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India protests to Pakistan over Mumbai attack -

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India protests to Pakistan over Mumbai attacks

The World Today - Tuesday, 2 December , 2008 12:34:00

ELEANOR HALL: The Indian Government is putting pressure on Pakistan to take some responsibility for
the deadly attacks in Mumbai and overnight it lodged a formal protest with Pakistan's High
Commissioner.

Indian authorities informed the Commissioner that the terrorists had begun their deadly journey in
Pakistan and warned that India expected Islamabad to take strong action in response.

As investigations into the attacks continue, mobile phone footage has been released of the capture
of the one of the terrorists.

Barbara Miller has our report.

BARBARA MILLER: Pakistan is warning India against any kind of blame game.

But the Indian Government says it has evidence the Mumbai attackers originated across the border.
And it's letting Islamabad know it expects action to be taken.

Foreign Affairs Ministry spokesman Vishnu Prakash.

VISHNU PRAKASH: The High Commissioner of Pakistan was called to the Ministry of External Affairs
this evening. He was informed that the recent terrorist attack on Mumbai was carried out by
elements from Pakistan. The Government expected that strong action would be taken against those
elements, whosever they may be.

BARBARA MILLER: The ramping up of tensions between the two nuclear-armed neighbours is being
watched with concern by the international community.

The US Secretary of State Condoleezza Rice will travel to India later in the week.

CONDOLEEZZA RICE: We will be working with India. We intend to work with Pakistan as well. The
people who perpetrated this must be brought to justice and ultimately the terrorists have to be
stopped.

BARBARA MILLER: The Indian Government is under enormous pressure to take a strong stance with
Pakistan over the attacks:

Arun Jaitley is a leading member of the Opposition BJP.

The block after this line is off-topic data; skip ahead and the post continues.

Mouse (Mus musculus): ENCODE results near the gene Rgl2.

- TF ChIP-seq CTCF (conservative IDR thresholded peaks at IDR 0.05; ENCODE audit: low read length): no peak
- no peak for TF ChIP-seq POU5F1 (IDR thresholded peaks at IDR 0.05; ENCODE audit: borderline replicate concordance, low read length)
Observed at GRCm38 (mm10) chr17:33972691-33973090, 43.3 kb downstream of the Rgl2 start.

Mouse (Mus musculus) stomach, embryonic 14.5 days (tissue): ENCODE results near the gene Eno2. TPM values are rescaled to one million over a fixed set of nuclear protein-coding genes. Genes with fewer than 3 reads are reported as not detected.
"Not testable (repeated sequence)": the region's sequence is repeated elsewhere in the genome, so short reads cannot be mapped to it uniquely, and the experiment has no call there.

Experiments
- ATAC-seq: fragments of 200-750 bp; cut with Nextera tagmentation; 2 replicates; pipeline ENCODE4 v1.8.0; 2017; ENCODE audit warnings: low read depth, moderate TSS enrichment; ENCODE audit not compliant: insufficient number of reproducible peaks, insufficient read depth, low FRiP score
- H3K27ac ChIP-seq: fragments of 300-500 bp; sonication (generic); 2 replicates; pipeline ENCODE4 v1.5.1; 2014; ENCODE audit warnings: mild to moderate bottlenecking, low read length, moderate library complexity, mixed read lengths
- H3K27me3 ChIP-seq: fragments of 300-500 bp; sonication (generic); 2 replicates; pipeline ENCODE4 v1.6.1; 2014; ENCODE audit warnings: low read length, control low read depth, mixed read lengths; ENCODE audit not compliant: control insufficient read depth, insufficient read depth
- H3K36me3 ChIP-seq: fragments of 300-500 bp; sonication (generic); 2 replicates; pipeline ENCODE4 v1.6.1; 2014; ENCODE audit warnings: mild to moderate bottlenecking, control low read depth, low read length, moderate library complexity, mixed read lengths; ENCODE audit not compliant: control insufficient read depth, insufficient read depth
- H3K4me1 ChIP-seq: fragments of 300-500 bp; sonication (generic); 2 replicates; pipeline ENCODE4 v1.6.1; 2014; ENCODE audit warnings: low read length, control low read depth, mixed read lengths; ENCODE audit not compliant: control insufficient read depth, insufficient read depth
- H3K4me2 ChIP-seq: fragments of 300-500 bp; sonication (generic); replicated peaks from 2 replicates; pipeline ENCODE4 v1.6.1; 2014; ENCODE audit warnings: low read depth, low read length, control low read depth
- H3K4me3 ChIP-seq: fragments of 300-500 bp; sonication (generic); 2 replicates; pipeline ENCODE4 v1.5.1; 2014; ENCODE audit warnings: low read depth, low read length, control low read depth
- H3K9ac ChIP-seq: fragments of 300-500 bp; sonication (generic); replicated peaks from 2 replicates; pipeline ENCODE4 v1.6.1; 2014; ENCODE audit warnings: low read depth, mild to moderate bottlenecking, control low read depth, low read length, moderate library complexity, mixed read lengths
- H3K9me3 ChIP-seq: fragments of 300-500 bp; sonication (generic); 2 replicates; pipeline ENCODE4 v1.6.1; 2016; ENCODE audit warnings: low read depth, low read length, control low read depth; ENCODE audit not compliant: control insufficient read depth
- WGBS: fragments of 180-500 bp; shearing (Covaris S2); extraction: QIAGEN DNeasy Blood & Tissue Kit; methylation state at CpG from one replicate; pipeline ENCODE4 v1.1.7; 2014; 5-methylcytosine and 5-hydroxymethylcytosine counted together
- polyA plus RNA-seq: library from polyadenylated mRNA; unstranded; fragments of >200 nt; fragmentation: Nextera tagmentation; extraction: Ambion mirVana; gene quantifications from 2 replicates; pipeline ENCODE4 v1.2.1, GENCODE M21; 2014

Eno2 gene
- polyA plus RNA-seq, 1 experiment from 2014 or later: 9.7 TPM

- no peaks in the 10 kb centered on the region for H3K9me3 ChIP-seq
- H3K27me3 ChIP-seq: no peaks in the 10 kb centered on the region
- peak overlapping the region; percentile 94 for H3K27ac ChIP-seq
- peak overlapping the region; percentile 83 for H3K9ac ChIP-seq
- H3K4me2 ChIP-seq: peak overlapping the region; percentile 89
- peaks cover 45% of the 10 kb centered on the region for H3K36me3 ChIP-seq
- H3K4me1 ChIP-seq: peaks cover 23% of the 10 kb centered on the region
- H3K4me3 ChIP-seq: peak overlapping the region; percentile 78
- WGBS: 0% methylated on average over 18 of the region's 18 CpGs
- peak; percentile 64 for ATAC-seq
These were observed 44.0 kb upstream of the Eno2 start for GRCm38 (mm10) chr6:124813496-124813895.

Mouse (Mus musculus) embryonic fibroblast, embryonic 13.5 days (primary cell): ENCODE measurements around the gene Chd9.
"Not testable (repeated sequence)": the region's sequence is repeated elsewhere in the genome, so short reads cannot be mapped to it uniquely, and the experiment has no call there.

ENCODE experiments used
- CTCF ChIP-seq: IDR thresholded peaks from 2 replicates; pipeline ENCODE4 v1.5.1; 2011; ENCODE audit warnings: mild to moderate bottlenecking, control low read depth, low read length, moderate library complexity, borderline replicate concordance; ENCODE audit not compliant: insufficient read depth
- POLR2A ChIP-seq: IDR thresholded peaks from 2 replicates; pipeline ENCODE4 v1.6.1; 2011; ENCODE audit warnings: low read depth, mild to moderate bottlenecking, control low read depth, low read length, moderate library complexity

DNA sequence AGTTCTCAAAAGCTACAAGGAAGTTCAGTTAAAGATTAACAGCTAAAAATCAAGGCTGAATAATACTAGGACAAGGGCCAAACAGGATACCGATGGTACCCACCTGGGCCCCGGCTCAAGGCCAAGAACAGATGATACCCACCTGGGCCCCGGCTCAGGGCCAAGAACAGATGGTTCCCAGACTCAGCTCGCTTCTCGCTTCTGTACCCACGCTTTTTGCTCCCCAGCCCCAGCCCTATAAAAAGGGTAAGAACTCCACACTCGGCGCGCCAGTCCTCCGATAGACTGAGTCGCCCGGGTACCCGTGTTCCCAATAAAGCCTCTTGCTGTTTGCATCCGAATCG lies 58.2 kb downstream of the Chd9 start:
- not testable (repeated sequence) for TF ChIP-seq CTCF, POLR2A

ARUN JAITLEY: This conspiracy was planned and executed over a long period of time from supply of
weapons, (inaudible) training, it can't be, that the entire establishment in Pakistan is unaware of
this Pakistani soil being used for hatching this conspiracy.

BARBARA MILLER: The friction between India and Pakistan is a major setback to the peace talks
between the two countries.

Peter Mayer is associate Professor of Politics at Adelaide University.

PETER MAYER: I think it's quite serious, but I think India sees it is in its own interest that
Pakistan has continued to work on the Pakistani Taliban and the Afghani Taliban in the tribal
areas. It would not seem to be in India's long term interest to create a confrontation which would
really not achieve very much on their common border which would then really diverted and then take
pressure off those groups.

BARBARA MILLER: What though if the terrorists were to strike again, if Pakistan born or trained
terrorist were to strike again in India?

PETER MAYER: That a very good question. I think that would be a lot harder to contain the impulse
to do something, to probably the most obvious thing would be some kind of surgical strike bombing
or a commando raid on the areas where the terrorists are thought to be active, and that would be
very provocative.

But it might be unavoidable as far as the Indians are concerned, because public pressure would
simply be too great. So I think those are the kind of threats which will be in the discussions with
the Pakistani. You know, either you do this, or if something else happens, we'll have to do it, and
then where will we both be?

BARBARA MILLER: A man named as Ajmal Kasab is the only attacker known to still be alive.

Mobile phone footage is being broadcast by several news agencies, including the Associated Press,
which is thought to show his capture.

(Sound of yelling)

The pictures are grainy and blurred, but are said to show Kasab being set upon by an angry crowd as
he fled the scene of the attack on the railway station, before being taken away by security
services.

More than 170 people were killed in the Mumbai attacks, 53 of them at the railway station.

ELEANOR HALL: Barbara Miller reporting.